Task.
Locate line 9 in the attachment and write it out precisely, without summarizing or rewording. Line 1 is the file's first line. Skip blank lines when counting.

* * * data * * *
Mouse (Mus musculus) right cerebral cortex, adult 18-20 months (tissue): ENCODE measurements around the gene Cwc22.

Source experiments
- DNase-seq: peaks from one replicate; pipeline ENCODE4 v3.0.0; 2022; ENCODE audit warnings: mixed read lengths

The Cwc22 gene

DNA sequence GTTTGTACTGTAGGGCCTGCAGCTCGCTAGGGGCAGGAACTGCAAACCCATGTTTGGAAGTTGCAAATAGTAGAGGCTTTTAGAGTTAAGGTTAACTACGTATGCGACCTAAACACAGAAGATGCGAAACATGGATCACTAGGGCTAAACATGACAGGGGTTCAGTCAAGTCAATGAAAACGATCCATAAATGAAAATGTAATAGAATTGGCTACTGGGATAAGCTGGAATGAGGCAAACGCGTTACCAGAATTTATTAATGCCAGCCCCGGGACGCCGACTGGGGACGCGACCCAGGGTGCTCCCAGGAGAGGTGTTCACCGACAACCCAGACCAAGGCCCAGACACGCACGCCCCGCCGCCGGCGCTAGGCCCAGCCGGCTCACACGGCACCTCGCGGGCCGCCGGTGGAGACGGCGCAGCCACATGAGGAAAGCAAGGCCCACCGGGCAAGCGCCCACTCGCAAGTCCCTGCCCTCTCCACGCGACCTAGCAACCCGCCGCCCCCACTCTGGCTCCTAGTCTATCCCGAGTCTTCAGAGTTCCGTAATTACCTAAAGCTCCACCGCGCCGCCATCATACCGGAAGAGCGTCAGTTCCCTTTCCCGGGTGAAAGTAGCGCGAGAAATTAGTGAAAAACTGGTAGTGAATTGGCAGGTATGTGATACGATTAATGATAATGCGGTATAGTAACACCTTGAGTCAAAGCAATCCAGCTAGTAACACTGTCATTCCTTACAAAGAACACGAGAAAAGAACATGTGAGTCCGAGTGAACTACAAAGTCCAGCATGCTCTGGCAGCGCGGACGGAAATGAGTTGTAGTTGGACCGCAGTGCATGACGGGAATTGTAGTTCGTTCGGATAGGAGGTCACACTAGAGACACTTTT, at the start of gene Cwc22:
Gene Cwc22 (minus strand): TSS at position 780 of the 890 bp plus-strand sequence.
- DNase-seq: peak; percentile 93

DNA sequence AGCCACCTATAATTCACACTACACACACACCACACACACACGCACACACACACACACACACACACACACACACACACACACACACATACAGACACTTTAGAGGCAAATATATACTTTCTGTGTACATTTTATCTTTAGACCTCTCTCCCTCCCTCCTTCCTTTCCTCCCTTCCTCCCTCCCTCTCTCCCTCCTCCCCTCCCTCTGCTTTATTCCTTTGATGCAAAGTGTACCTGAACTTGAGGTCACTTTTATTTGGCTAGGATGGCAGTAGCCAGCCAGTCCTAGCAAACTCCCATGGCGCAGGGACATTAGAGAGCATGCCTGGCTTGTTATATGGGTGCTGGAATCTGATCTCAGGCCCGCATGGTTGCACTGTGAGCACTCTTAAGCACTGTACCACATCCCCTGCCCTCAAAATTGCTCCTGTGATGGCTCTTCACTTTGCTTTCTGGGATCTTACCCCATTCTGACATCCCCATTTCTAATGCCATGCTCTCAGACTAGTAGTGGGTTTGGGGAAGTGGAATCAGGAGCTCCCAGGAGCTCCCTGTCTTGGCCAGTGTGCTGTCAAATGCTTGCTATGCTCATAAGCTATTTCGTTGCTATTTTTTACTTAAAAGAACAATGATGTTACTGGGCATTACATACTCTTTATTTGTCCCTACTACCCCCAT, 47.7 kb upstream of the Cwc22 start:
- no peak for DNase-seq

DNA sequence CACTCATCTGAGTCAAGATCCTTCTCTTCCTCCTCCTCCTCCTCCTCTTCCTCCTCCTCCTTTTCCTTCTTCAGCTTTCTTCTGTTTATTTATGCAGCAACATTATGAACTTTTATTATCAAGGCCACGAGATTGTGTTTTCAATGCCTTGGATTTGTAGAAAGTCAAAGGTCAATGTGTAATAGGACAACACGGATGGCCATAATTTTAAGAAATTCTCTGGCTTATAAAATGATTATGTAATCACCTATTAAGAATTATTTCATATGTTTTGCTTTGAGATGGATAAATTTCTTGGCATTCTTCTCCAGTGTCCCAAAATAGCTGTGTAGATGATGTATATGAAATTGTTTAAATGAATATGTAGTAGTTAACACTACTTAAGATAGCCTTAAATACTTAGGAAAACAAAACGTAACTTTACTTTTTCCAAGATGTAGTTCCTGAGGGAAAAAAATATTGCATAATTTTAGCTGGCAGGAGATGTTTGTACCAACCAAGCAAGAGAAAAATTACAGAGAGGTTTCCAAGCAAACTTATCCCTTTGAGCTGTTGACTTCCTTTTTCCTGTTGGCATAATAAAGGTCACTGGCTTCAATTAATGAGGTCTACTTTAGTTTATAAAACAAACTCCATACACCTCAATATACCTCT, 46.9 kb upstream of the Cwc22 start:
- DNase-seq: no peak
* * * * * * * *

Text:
- no peak for DNase-seq